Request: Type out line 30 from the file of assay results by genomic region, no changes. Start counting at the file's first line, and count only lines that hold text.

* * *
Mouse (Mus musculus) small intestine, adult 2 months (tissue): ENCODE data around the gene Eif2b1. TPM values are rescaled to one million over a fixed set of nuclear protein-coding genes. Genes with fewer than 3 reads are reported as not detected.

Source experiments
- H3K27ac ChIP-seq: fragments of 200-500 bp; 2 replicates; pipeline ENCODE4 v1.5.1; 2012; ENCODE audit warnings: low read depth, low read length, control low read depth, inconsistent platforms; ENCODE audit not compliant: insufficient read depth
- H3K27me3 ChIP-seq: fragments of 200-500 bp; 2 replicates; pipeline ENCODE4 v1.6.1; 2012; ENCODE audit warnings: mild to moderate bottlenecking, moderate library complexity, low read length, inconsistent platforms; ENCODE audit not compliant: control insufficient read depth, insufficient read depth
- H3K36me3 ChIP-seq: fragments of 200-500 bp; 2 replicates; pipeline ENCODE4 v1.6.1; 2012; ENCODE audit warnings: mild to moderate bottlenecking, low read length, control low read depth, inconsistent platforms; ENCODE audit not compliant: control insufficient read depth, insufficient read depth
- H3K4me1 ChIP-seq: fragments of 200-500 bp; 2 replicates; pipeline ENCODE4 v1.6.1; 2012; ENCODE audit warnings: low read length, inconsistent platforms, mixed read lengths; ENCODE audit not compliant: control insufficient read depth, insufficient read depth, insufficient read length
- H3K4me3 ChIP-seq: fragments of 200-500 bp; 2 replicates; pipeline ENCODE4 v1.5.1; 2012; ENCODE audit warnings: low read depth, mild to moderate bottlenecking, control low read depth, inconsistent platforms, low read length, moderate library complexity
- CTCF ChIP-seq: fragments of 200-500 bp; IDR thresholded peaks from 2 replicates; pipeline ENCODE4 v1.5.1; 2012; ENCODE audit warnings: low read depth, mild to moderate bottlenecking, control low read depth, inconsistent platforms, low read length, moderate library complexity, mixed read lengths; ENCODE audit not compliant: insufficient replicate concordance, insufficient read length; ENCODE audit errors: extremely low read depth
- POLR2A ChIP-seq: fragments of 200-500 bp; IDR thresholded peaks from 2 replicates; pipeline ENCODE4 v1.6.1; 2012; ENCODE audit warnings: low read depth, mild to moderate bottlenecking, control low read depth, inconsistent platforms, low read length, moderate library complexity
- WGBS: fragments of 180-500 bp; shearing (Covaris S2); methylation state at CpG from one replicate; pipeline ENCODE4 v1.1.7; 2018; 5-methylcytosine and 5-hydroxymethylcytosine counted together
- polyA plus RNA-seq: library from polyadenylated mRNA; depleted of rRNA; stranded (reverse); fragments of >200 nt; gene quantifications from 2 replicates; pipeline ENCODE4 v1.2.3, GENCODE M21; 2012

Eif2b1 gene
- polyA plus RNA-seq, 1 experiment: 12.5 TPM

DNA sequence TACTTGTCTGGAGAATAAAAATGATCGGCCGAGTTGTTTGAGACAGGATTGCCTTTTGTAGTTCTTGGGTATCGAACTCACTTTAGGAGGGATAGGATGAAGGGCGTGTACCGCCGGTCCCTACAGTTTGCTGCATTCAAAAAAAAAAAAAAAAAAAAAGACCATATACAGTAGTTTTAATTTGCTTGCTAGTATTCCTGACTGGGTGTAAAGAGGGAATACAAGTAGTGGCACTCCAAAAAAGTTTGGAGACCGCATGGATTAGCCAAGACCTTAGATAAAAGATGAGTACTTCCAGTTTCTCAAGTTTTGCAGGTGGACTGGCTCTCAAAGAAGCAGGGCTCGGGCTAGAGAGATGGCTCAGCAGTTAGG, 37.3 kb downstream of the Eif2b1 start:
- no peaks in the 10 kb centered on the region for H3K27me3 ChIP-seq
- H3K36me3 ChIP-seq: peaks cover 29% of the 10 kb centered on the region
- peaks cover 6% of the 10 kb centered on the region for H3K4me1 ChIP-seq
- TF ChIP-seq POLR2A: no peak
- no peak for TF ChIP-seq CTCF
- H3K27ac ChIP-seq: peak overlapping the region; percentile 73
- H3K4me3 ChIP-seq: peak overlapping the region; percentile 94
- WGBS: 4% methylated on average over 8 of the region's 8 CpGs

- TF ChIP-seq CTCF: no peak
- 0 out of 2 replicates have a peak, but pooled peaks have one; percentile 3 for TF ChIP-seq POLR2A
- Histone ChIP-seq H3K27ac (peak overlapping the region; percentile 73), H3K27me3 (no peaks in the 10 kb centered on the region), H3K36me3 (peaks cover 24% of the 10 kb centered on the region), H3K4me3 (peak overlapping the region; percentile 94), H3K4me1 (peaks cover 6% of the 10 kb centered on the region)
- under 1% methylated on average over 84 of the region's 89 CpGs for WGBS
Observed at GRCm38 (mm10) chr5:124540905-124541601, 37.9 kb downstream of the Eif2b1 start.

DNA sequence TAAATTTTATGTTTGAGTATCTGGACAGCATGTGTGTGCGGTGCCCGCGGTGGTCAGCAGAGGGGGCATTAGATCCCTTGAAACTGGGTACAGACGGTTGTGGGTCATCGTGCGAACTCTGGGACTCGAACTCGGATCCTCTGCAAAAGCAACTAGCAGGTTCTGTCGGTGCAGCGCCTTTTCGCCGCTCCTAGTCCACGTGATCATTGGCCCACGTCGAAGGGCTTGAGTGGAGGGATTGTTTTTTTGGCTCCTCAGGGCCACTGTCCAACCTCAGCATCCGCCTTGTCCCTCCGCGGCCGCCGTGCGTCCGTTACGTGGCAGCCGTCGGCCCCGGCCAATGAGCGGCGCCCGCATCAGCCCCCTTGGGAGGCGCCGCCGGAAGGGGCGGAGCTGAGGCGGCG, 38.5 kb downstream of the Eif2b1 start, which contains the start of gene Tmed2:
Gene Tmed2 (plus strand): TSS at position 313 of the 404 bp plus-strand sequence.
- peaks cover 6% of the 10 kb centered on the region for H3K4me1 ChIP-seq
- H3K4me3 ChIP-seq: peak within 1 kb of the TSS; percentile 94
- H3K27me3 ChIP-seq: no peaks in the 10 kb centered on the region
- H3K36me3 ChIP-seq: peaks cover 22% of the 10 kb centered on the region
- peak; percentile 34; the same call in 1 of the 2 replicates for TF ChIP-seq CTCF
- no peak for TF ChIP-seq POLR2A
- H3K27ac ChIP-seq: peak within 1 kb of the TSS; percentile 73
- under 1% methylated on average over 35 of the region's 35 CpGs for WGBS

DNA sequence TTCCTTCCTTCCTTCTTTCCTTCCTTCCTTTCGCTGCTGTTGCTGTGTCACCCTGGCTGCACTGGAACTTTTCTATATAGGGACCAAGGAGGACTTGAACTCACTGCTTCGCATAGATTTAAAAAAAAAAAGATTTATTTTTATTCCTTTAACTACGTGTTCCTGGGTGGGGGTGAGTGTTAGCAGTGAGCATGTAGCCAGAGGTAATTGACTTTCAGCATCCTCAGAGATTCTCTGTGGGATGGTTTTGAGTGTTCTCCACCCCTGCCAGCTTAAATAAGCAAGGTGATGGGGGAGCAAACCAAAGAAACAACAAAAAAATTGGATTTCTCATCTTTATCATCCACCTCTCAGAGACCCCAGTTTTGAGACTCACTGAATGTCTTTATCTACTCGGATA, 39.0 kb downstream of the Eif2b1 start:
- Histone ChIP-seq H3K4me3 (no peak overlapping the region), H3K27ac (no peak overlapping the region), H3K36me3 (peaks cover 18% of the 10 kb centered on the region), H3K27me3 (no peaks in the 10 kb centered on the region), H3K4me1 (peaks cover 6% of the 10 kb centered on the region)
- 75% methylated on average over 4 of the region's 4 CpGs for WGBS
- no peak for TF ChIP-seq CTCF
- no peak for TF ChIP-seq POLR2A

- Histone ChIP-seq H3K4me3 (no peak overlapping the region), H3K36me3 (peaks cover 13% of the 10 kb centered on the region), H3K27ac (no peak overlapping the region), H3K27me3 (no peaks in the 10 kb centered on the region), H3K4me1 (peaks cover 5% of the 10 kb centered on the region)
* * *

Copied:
- peaks cover 6% of the 10 kb centered on the region for H3K4me1 ChIP-seq